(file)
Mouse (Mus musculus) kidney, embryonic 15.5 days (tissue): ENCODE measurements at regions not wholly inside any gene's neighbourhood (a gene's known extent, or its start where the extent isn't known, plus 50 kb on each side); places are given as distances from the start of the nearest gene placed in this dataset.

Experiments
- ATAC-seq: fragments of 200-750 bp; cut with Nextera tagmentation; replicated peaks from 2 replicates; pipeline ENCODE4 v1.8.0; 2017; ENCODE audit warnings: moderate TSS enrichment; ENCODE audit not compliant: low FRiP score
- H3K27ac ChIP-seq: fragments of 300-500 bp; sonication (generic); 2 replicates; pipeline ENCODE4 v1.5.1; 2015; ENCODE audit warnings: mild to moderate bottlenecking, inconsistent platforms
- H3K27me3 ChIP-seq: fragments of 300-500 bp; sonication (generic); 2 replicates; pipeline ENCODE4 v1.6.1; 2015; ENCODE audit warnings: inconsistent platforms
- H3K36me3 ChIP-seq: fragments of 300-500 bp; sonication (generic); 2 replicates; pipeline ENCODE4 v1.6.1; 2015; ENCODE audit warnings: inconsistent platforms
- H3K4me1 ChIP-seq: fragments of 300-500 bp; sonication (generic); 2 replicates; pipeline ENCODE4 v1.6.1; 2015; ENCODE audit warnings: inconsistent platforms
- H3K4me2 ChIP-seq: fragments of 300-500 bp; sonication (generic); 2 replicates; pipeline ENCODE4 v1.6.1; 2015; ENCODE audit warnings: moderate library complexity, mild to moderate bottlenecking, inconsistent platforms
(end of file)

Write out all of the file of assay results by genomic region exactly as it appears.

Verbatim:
Mouse (Mus musculus) kidney, embryonic 15.5 days (tissue): ENCODE measurements at regions not wholly inside any gene's neighbourhood (a gene's known extent, or its start where the extent isn't known, plus 50 kb on each side); places are given as distances from the start of the nearest gene placed in this dataset.

Experiments
- ATAC-seq: fragments of 200-750 bp; cut with Nextera tagmentation; replicated peaks from 2 replicates; pipeline ENCODE4 v1.8.0; 2017; ENCODE audit warnings: moderate TSS enrichment; ENCODE audit not compliant: low FRiP score
- H3K27ac ChIP-seq: fragments of 300-500 bp; sonication (generic); 2 replicates; pipeline ENCODE4 v1.5.1; 2015; ENCODE audit warnings: mild to moderate bottlenecking, inconsistent platforms
- H3K27me3 ChIP-seq: fragments of 300-500 bp; sonication (generic); 2 replicates; pipeline ENCODE4 v1.6.1; 2015; ENCODE audit warnings: inconsistent platforms
- H3K36me3 ChIP-seq: fragments of 300-500 bp; sonication (generic); 2 replicates; pipeline ENCODE4 v1.6.1; 2015; ENCODE audit warnings: inconsistent platforms
- H3K4me1 ChIP-seq: fragments of 300-500 bp; sonication (generic); 2 replicates; pipeline ENCODE4 v1.6.1; 2015; ENCODE audit warnings: inconsistent platforms
- H3K4me2 ChIP-seq: fragments of 300-500 bp; sonication (generic); 2 replicates; pipeline ENCODE4 v1.6.1; 2015; ENCODE audit warnings: moderate library complexity, mild to moderate bottlenecking, inconsistent platforms